Lizzy Yarnold will take time to consider her future having spent the morning after her historic second skeleton gold knitting and watching a murder mystery drama.
The 29-year-old on Saturday overcame dizzy spells and a chest infection to become the first British Winter Olympian to win successive titles.
Yarnold took a year-long sabbatical in 2016 to be refreshed for Pyeongchang and Beijing 2022 may be a step too far, prompting retirement.
Yarnold would not be drawn on the matter on Sunday.
After sliding down an icy track on the side of a South Korean mountain at 80mph and three hours of fitful sleep, Yarnold opted for more sedate pursuits on Sunday.
“I was knitting this morning and that was quite calming,” Yarnold said.
“I woke up really early as I’m not sleeping very well at the moment.
“I’m only doing strips because I can’t do a pattern, it’s too complicated.
“It’s a nice thing because my nan taught me how to knit years ago and she passed away a few years ago so it’s something I can do and feel connected to her.”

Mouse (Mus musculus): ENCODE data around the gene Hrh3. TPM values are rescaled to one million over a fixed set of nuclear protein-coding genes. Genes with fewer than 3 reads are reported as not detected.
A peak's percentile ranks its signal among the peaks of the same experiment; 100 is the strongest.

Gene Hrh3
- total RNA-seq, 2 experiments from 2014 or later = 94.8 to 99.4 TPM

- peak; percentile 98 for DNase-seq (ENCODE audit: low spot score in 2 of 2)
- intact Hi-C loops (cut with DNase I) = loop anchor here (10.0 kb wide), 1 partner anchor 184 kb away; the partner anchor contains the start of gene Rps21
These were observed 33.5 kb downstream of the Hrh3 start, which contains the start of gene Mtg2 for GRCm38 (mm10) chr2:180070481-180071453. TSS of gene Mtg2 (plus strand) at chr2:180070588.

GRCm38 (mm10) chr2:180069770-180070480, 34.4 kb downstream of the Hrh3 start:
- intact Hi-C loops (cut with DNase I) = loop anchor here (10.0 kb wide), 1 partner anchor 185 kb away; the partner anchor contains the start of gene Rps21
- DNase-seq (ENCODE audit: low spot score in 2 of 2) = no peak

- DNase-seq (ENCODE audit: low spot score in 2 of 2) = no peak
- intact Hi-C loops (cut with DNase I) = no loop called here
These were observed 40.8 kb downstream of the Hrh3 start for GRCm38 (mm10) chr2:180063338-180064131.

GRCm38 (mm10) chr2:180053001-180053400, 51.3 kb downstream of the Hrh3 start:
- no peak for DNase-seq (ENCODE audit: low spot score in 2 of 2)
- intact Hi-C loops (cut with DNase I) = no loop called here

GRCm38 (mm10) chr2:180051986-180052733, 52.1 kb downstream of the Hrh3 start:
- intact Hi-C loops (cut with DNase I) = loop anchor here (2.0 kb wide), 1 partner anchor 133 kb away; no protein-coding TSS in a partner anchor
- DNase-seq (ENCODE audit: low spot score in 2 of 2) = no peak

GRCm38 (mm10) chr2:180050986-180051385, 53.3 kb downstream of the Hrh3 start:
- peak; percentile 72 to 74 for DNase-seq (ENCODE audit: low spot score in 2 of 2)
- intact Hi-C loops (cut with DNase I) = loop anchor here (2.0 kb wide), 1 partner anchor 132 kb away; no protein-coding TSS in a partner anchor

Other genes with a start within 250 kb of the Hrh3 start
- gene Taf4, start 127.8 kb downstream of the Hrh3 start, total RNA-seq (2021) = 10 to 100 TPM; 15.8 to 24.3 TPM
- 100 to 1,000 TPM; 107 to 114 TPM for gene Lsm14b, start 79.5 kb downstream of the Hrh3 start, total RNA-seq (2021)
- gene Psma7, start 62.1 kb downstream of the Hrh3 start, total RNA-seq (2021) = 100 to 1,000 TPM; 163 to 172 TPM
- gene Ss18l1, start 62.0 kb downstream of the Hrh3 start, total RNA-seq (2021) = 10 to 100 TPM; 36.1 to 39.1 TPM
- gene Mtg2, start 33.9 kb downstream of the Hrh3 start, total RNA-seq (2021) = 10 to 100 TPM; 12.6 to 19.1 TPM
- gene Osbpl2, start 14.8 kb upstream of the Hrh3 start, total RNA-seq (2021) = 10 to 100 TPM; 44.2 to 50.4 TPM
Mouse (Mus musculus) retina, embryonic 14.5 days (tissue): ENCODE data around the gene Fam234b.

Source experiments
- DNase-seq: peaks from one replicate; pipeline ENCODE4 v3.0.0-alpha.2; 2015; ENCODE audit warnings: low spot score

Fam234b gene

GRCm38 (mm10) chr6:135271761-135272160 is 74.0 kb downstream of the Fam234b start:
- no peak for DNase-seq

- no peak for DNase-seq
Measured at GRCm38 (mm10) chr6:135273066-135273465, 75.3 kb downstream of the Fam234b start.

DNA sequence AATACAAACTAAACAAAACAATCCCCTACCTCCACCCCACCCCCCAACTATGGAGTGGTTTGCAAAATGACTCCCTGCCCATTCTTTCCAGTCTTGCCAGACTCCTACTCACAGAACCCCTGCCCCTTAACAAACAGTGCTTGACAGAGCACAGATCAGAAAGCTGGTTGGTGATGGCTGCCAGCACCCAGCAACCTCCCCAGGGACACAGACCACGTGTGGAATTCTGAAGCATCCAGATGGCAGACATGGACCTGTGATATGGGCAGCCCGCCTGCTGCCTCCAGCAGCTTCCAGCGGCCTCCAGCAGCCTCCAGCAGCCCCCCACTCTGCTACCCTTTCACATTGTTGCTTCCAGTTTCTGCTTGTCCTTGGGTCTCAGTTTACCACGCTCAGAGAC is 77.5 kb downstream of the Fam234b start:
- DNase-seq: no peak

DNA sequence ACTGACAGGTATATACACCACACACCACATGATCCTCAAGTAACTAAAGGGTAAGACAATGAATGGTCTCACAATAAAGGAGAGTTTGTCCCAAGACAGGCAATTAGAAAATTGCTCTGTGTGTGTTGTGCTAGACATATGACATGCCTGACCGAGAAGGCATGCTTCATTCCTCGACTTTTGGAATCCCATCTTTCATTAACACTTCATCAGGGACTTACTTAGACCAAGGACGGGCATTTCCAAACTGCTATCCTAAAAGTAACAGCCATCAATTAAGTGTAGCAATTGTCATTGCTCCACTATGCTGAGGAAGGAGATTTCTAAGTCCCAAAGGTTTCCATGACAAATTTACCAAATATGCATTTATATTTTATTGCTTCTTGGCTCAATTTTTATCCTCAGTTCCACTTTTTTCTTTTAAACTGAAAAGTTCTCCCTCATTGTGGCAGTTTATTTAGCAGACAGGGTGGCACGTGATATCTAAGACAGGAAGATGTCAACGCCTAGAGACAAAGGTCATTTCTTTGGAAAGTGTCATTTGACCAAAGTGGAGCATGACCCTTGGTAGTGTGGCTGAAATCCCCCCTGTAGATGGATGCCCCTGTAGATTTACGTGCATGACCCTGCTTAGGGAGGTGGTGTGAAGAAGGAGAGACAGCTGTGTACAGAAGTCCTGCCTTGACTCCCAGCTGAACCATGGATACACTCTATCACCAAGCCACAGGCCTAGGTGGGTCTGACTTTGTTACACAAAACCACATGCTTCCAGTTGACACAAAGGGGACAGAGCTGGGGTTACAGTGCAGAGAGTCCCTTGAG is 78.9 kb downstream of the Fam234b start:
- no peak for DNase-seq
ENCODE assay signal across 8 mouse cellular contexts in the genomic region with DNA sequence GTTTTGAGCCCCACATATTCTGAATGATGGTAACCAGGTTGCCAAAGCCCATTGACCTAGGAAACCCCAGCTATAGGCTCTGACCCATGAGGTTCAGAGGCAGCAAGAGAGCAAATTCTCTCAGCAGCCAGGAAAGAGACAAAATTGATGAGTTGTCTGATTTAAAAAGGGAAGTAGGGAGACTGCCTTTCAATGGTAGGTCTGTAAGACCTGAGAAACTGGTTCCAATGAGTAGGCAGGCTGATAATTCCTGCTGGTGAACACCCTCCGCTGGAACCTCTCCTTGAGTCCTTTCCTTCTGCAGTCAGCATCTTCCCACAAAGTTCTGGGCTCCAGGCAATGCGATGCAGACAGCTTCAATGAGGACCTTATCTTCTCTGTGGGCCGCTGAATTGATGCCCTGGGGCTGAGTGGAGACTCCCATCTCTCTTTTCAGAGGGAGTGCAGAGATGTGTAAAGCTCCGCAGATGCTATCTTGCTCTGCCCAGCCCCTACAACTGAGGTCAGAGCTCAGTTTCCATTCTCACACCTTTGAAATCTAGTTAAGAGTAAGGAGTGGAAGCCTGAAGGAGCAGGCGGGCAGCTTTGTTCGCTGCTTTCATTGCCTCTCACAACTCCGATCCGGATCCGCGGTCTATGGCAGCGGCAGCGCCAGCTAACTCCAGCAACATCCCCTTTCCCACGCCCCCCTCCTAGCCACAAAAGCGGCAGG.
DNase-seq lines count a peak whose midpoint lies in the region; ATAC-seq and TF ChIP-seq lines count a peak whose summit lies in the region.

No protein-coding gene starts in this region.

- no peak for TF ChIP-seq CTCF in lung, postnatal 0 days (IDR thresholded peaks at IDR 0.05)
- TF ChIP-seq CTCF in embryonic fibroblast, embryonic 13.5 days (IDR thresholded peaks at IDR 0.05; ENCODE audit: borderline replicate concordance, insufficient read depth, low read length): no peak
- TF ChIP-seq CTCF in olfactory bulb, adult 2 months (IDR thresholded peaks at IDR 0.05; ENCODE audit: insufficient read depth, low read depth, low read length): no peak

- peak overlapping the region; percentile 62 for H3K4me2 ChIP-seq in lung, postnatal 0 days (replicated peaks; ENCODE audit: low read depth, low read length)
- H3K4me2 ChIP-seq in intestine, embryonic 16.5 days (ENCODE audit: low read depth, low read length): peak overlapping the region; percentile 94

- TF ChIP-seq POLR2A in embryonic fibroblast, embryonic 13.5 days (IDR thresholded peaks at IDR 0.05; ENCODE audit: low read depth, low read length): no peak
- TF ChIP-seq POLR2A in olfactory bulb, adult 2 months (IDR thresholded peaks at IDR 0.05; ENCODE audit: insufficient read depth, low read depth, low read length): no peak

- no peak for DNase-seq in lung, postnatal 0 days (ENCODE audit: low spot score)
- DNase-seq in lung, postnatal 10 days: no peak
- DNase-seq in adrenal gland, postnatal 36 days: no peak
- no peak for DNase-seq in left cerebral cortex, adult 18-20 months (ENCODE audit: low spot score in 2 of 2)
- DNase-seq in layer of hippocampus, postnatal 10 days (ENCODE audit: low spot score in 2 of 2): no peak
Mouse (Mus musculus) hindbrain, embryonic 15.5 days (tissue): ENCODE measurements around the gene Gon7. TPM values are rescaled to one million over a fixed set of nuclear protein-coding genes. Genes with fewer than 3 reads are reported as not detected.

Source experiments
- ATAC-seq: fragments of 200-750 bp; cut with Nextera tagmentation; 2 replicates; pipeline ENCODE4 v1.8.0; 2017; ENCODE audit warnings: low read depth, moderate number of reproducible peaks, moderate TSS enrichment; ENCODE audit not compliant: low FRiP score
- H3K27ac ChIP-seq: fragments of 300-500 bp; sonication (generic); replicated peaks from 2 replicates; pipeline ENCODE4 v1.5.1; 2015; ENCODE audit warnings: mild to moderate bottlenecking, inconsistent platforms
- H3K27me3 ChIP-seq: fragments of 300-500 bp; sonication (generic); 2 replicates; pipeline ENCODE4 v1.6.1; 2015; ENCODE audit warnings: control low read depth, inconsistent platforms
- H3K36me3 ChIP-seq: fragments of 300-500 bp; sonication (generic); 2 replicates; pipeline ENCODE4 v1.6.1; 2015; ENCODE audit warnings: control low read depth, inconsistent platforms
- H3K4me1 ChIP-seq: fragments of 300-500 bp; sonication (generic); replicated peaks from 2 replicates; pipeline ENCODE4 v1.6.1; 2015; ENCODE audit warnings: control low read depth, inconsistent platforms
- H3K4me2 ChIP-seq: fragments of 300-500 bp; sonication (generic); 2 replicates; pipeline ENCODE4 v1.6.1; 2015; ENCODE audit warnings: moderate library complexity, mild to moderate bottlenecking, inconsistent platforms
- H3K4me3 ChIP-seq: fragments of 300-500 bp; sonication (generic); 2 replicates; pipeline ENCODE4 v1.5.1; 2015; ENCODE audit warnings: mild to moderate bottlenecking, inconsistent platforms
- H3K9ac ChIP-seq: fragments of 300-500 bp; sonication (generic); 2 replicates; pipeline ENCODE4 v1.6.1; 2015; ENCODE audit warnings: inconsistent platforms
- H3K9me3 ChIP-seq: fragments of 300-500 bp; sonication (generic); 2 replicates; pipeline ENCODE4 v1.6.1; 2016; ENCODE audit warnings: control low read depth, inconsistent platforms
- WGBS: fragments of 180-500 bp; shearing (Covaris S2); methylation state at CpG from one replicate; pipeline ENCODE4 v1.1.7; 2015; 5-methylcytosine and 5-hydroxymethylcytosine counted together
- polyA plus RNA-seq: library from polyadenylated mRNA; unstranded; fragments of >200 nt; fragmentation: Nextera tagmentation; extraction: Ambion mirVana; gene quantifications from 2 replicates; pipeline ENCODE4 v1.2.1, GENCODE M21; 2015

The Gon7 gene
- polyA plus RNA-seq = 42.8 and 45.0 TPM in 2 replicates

Yarnold’s choice of viewing was Miss Fisher’s Murder Mysteries, with female detective Phryne Fisher the lead.
The slider has been a leader for Britain here, carrying the flag in the opening ceremony, just as she did at the closing one in Sochi.
“As each minute passes it becomes more of a reality, but it still is an unbelievable series of events, of everything just coming together,” added Yarnold, who was speaking before receiving her medal on Sunday evening.
“There’s a whole dream of if everything goes right… ‘if I do this, if I get this corner, if that transfers, if the speed comes, everything will work magically’.
“I guess now it’s just relief that everything did go to plan.”
Yarnold is astounded by realising her dream.
She added: “It’s a massive, massive honour. It was a big dream to challenge myself to try to defend my title after Sochi.
“Well, initially I wanted to be world champion and European champion and I managed that with Eric (Bernotas), my coach.
“And now together to win another Olympic title is just awesome.”
She advises any Olympian thinking of continuing to have a sabbatical, which is something team-mate Laura Deas is planning after her bronze.
“I feel very motivated to carry on,” Deas said.
Yarnold added: “I know that Laura can get a gold medal if she carries on to Beijing. She’s a phenomenal athlete.”
She plans further visits in the months to come, irrespective of whether she continues to compete or not.
“You’re on your way and there’s not much you can do about it, you have to hold on and hope for the best, which I absolutely loved.”